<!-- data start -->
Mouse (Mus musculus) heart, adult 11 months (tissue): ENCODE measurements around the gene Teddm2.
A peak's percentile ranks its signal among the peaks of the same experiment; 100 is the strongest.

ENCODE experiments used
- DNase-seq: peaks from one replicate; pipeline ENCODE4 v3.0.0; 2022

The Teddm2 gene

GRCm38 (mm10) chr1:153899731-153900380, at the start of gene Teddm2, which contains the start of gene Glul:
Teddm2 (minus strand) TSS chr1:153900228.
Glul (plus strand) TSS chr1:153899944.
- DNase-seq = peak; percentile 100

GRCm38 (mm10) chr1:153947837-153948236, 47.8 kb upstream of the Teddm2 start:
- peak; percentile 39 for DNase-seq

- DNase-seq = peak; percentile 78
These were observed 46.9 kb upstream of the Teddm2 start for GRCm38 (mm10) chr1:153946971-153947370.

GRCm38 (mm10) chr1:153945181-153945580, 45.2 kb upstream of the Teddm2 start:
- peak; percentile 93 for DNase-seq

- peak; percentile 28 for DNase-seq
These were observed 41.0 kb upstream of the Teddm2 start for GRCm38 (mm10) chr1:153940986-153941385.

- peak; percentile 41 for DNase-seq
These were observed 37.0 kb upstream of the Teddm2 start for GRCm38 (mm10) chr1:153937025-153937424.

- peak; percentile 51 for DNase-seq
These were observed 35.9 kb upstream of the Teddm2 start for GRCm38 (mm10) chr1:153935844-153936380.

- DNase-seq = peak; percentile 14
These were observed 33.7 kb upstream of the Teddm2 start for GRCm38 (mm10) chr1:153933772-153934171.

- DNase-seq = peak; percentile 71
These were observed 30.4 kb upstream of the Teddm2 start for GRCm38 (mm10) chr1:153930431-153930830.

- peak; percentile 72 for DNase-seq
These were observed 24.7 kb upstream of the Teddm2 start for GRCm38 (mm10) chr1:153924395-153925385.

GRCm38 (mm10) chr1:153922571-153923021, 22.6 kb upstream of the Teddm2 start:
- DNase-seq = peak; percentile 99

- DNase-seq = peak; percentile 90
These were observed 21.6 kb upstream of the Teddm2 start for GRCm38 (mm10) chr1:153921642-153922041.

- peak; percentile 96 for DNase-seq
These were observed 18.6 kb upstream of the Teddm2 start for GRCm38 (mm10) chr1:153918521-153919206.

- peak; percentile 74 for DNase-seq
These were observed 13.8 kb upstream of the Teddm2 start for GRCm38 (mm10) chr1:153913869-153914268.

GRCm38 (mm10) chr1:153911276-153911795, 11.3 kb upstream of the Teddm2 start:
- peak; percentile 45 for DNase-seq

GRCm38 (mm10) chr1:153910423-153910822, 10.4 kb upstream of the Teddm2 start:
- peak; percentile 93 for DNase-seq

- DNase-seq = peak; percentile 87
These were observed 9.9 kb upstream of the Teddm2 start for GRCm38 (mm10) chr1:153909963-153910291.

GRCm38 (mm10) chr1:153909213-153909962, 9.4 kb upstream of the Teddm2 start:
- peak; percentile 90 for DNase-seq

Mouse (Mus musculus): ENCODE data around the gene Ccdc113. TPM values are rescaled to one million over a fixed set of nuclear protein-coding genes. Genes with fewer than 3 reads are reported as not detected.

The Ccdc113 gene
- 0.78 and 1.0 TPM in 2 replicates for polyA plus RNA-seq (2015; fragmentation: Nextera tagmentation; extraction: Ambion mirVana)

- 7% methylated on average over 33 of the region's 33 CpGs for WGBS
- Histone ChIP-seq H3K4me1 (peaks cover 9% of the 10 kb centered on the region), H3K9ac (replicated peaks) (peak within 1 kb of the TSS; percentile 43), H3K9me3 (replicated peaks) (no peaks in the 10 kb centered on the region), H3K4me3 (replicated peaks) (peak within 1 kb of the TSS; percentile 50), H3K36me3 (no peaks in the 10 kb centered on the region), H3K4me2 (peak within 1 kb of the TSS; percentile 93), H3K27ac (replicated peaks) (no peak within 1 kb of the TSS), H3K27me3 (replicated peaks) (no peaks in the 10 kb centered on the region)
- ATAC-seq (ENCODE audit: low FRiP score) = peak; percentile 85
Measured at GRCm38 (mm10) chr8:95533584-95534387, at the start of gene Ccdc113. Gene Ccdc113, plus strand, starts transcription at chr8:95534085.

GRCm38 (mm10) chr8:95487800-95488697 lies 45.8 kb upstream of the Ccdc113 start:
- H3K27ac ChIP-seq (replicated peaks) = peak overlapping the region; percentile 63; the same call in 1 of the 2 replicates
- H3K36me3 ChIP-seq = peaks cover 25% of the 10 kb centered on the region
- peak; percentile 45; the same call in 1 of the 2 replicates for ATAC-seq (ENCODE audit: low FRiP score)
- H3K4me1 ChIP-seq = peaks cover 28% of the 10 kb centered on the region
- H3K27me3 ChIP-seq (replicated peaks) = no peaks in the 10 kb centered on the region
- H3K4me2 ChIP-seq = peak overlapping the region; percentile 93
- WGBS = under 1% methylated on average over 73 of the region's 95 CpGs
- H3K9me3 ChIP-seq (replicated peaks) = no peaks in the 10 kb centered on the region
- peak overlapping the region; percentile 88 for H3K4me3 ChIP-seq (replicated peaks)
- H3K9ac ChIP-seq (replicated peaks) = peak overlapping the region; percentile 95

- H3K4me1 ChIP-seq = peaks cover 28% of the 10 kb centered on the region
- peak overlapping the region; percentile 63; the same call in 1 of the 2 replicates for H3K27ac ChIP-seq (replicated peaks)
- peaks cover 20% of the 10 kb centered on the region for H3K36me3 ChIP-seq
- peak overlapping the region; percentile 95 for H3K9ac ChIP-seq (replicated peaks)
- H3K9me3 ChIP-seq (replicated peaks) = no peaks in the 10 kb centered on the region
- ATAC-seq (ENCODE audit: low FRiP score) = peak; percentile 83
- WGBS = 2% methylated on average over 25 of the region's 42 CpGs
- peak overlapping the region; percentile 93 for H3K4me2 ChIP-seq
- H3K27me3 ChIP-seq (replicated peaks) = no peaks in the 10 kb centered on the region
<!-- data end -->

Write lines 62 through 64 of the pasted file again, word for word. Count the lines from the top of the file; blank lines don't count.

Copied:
- H3K4me1 ChIP-seq = peaks cover 28% of the 10 kb centered on the region
- peak overlapping the region; percentile 63; the same call in 1 of the 2 replicates for H3K27ac ChIP-seq (replicated peaks)
- peaks cover 20% of the 10 kb centered on the region for H3K36me3 ChIP-seq